Course Title: Optimisation
Part A: Course Overview
Course Title: Optimisation
Credit Points: 12.00
Course Coordinator: Andrew Eberhard
Course Coordinator Phone: +61 3 9925 2616
Course Coordinator Email: email@example.com
Course Coordinator Location: 8.9.12
Course Coordinator Availability: By appointment, by email
Pre-requisite Courses and Assumed Knowledge and Capabilities
You are assumed to have completed an introductory course in vector calculus, and have some familiarity with computing and the writing of simple programs: Math2311 – Applied Linear Algebra Math2109 – Mathematical Computing and Algorithms (+ see structure attached)
Optimisation problems arise in many areas of engineering, science, economic modelling, resource modelling and operations research. These problems can arise via the need to find a best approximation or ‘fit’ to a set of data or to use finite resources equitably and efficiently. Indeed, many physical laws are governed by the principle of least action. The solution of such problems often requires the use of modern digital computers and algorithms to approximate a solution. This course gives an introduction to the main ideas behind these algorithms and the mathematical theory underpinning their use. We consider what leads to convergence and efficiency for various algorithms. A modern computer programming language will be used to implement algorithms to illustrate these principles. Skills in formulation and the reformulation of optimization problems will be introduced both in the form of problem classes and specific examples. Certain problem classes have associated with them an efficient solver and we will practise calling standard solvers for these problems and interpreting the output. Since an efficient solver does not exist for all problems we introduce various heuristics to obtain good approximate solutions for difficult problems. Examples of problems will be sort form statistics and mathematical modelling.
Objectives/Learning Outcomes/Capability Development
This course contributes to the following Program Learning Outcomes for BP083 Bachelor of Applied Mathematics and Statistics and BH119 Bachelor of Analytics (Honours): PLO2. Knowledge and Technical Competence: • use the appropriate and relevant, fundamental and applied mathematical and statistical knowledge, methodologies and modern computational tools. PLO3. Problem-solving: • synthesise and flexibly apply knowledge to characterise, analyse and solve a wide range of problems • balance the complexity / accuracy of the mathematical / statistical models used and the timeliness of the delivery of the solution.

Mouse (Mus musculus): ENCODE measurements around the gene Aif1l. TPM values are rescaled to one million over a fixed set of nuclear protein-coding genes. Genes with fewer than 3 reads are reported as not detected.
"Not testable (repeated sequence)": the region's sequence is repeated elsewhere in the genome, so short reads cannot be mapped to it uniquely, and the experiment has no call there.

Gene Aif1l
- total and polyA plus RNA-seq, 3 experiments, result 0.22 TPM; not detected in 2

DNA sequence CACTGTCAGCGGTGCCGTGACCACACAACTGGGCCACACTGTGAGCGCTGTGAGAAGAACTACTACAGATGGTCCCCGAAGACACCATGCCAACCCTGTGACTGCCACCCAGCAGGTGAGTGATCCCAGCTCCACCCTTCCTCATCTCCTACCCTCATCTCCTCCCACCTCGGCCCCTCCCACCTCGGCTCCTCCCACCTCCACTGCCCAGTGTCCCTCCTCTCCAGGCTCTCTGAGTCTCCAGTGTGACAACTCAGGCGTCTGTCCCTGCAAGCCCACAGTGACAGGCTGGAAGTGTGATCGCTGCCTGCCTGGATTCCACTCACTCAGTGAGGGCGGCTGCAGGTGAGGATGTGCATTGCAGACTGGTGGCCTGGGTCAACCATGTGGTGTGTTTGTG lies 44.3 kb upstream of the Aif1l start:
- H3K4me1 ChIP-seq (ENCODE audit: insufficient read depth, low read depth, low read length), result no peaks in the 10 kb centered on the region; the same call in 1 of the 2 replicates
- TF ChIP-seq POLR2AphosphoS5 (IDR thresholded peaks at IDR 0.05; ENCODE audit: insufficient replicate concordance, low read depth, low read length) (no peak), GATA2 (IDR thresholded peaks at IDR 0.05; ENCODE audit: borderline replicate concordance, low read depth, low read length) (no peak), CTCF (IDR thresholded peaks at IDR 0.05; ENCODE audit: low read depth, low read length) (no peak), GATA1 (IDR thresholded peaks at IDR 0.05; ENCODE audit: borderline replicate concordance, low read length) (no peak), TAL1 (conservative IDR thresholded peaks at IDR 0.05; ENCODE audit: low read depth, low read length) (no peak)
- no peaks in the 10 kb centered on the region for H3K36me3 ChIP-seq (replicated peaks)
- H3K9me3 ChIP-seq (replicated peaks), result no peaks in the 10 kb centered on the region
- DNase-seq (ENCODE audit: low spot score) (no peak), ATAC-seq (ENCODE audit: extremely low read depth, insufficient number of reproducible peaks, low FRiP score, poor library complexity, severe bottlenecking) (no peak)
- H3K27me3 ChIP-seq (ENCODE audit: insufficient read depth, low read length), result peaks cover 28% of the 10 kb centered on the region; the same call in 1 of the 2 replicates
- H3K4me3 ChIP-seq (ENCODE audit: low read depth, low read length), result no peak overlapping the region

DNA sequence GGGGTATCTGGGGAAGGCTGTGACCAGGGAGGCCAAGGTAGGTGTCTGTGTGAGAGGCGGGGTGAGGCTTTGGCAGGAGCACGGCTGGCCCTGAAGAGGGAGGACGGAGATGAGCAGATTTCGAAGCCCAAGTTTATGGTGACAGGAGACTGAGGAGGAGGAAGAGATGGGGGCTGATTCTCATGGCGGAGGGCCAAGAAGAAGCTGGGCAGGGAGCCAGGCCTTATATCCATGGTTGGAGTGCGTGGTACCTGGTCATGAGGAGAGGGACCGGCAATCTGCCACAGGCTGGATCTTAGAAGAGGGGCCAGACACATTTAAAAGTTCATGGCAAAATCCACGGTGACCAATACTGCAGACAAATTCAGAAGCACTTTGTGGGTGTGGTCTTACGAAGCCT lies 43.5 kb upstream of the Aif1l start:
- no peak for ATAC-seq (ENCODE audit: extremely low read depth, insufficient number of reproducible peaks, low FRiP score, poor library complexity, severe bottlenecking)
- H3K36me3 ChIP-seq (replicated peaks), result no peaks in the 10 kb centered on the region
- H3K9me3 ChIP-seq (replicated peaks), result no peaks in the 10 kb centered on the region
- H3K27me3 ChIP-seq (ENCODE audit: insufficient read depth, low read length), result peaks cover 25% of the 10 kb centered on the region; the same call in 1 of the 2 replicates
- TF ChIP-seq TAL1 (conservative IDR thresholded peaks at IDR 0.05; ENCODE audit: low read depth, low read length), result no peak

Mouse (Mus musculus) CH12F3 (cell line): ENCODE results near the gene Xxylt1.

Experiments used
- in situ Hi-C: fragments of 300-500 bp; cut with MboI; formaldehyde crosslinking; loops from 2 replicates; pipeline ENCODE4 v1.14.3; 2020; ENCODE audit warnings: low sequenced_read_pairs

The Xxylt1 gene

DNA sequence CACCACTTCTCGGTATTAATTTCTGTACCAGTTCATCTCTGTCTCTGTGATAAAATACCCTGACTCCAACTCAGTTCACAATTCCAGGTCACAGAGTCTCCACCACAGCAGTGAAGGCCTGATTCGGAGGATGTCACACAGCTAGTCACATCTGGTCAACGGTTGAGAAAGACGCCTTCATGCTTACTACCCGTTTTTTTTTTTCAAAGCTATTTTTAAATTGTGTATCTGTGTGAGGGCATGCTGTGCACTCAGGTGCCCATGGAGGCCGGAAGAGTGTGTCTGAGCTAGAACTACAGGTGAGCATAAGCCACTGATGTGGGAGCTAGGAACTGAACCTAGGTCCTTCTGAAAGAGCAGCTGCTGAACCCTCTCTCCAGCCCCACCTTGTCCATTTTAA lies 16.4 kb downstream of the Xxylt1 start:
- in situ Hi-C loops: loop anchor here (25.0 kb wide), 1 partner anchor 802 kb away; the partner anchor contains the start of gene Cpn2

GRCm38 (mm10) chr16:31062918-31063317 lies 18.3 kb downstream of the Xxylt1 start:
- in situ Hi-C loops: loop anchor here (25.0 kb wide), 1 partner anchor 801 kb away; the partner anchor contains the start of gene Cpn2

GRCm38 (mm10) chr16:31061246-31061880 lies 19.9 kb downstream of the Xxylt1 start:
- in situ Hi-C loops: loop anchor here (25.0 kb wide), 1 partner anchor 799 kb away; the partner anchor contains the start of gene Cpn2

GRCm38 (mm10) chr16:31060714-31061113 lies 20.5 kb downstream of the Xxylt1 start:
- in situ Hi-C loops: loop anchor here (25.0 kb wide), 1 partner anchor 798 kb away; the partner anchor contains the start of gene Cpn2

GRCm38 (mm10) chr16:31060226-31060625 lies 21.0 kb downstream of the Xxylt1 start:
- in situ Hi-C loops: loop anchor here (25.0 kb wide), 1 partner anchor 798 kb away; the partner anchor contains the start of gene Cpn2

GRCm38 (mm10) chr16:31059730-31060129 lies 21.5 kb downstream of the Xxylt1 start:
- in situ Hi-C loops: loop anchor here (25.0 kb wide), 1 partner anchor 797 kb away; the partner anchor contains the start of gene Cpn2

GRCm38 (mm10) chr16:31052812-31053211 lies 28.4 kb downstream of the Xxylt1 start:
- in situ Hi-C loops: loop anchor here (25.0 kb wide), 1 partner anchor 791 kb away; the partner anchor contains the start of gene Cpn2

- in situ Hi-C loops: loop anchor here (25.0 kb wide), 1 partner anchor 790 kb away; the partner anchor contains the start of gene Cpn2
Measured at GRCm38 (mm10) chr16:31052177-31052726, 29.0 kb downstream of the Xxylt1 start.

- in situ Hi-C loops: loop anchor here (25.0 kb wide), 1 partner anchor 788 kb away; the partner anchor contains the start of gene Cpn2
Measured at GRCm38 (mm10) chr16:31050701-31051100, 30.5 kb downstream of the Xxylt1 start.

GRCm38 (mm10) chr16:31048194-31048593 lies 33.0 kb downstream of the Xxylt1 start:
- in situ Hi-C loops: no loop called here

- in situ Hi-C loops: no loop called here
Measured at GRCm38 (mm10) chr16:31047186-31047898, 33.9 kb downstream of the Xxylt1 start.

On completion of this course you should be able to: 1. Develop an optimisation problem, formulated in appropriate mathematical language, whose solution will provide an answer to a real-world problem and develop optimality criteria where appropriate. 2. Reformulate constrained problems using ideas about duality and interpret the dual and the relationship of the dual solution to the primal solution. 3. Identify the reasons for poor convergence behaviour of an algorithm and if necessary modify the appropriate code for an optimisation algorithm and problem. 4. Describe the various optimisation problem classes and explain which optimisation solver is suitable for each class of problem. Call these solvers to solve problems and interpreting the output. 5. Discriminate when it is appropriate to use (local) gradient-based methods as opposed to gradient-free methods such as grid based and derivative-free evolutionary algorithms.
Overview of Learning Activities
Hand-written assignments will be used to reinforce conceptual material introduced in lectures. For example, you may be asked to solve simple optimization problems using optimality conditions and to work through an iteration of an algorithm by hand so as to become familiar with its logic. You will also test the performance of these algorithms using code provided by the lecturer, written in a modern programming language. Weekly computer laboratory tutorials will be used to help you understand the use of computer programming languages to code algorithms. These tutorials will also help you to understand when it is appropriate to use local gradient-based methods as opposed to gradient-free methods based on function evaluations alone. Activities are designed to encourage decision making processes in regards to what algorithms are relevant to the solution of a particular problem of a given type and how to call standard solvers and interpret the output.
The assessment will be a combination of hand-written work, computer generated output in conjunction with a written interpretation of this output and an end-of-semester exam.
Overview of Learning Resources
Typeset lecture notes will (where possible) be handed out each week. There is no prescribed text book but a number of recommended references exist in the RMIT central library. A website will be used to distribute assignments and teaching materials. A Library Guide is available at:
Overview of Assessment
Assessment Task 1: Out of class Written assignments
Tests skills in formulating a problem, developing optimality conditions, dual problems and your understanding of computational steps in an algorithm. Twice a semester, each worth 10%.
This assessment task supports CLOs 1,2
Assessment Task 2: Computer lab tutorials
Involves the modification and execution of computer code for optimisation algorithms, along with the interpretation of output. These will be held once a week for 10 weeks and will involve exercises to be handed in for assessment
This assessment task supports CLOs 3,4,5
Assessment 3: Final Exam
Examine all aspects of the course
This assessment supports CLOs 1, 2, 4, 5